Semantic marketing is a strategy that places paramount importance on the wording of every ad and marketing phrase. The precise selection of words and terms that convey an exact message is the key to the strategy. Small businesses that cater to niche markets and very targeted segments of the population often make use of semantic marketing as part of their overall strategy.


Semantic marketing strategies embrace the power of the spoken and written word. They rely on the consumer to interpret the marketing message, and they center around careful crafting of words and their meanings, both implied and actual. Some semantic campaigns use puns or other word games to get the point across. This can cause the consumer to spend more time looking at the ad to decipher the message. If the joke works, the consumer may get a laugh out of the effort, and, in turn, think of the brand positively for the cleverness demonstrated. In other cases the effects of a semantic ad may be more direct with the consumer realizing that the brand is speaking his language and thus forming a bond.

Word Choice

The words you use in marketing campaigns can sometimes have as much impact as the promotion or the product itself. The words you use can quickly inform the consumer about who it is you are addressing, what your goals are, and why. For example, a campaign that uses trigger words like "luxury, elegance and haute couture" is clearly after high-end consumers. It ignores the mass market and will likely result in a lack of interest amongst that segment. Whatever the product you sell, it is immediately impacted by the words used to describe it, and it will take on a certain personality in the eyes of the consumer as a result.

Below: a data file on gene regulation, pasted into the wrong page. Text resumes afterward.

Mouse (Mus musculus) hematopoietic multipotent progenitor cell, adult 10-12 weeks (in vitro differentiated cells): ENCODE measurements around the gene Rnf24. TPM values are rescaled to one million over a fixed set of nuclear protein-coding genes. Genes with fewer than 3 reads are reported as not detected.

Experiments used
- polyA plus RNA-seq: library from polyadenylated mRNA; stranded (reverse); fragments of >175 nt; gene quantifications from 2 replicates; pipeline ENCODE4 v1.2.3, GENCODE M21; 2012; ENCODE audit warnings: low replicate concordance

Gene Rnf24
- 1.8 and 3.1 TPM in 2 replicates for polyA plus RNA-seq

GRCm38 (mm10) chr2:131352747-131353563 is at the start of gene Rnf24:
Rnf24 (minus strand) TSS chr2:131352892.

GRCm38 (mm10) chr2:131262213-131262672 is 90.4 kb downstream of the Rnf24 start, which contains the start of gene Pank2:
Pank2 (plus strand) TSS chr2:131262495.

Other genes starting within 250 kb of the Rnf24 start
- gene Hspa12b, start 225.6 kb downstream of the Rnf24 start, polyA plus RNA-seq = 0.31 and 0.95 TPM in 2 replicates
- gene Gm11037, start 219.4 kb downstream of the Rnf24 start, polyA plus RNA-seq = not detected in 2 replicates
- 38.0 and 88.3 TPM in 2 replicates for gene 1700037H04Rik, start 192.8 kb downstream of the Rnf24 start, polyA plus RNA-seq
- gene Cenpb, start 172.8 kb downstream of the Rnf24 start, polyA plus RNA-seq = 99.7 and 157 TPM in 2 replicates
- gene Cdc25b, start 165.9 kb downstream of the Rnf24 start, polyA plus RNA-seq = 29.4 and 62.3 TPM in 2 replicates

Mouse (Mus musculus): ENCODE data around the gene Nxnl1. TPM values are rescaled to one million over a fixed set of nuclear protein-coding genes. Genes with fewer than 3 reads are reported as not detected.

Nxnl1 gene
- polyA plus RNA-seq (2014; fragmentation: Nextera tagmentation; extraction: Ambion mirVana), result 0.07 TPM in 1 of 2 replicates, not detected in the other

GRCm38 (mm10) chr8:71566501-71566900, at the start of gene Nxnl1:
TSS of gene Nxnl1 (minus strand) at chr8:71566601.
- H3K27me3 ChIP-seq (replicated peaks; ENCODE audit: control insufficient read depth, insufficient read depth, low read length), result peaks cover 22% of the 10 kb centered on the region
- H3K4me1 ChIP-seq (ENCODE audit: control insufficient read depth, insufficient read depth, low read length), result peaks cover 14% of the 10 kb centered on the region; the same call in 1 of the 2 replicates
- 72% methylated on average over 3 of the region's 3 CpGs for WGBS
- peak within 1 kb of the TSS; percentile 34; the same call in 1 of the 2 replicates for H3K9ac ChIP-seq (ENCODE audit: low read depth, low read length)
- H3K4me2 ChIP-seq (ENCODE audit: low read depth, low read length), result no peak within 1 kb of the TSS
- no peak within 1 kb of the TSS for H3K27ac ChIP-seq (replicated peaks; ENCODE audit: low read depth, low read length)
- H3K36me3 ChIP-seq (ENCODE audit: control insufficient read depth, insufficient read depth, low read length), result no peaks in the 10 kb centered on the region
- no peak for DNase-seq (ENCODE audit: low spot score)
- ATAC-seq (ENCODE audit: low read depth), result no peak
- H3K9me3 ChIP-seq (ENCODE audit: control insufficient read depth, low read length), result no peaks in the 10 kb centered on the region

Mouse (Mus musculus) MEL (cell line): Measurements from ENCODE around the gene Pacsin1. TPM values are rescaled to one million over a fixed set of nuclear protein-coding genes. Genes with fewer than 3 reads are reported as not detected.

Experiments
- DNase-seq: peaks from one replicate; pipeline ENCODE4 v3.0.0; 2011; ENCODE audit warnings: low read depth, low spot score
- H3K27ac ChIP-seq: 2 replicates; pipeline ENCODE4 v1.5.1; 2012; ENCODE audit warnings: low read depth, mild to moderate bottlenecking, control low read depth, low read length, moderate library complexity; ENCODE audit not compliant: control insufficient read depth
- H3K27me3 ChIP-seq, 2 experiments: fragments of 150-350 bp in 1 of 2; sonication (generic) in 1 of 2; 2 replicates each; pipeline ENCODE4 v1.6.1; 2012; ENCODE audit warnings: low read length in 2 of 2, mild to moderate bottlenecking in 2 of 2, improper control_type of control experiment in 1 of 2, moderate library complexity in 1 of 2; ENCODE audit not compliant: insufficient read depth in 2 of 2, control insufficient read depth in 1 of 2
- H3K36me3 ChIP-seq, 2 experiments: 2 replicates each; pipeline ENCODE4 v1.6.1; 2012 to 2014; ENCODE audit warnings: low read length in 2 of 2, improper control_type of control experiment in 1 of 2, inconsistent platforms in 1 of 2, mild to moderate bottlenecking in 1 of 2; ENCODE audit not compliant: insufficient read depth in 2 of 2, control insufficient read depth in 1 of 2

Marketing campaigns sometimes choose the language they use with Internet searches in mind. Popular phrases and words that are used within the industry are often incorporated into advertisements and branding phrases to ensure that consumers are led to the company website, where the rest of the marketing message, including discount and product information, is found. For example, a small business that manufactures plumbing supplies may do some research and find that ""toilet repair," "clogged drain," and "DIY plumbing" are the top three phrases used by consumers looking for help with plumbing at home. In response, the company may create a semantic marketing phrase that reads "X Plumbing: your headquarters for toilet repair, clogged drains and DIY plumbing supplies." Customers will be more likely to find the site and the small business as a result.


Semantic marketing can be judged as finely as it is crafted. For example, there may be some campaigns that parse language to the point that it loses its meaning and becomes a mockery of itself. A small electronics business might decide to use technical language in its ad to make it clear to the consumer that the company knows its product and can provide expert advice. Instead of its intended goal, such an approach can end up alienating a consumer with unfamiliar jargon, causing him to move on to a company with a message he understands.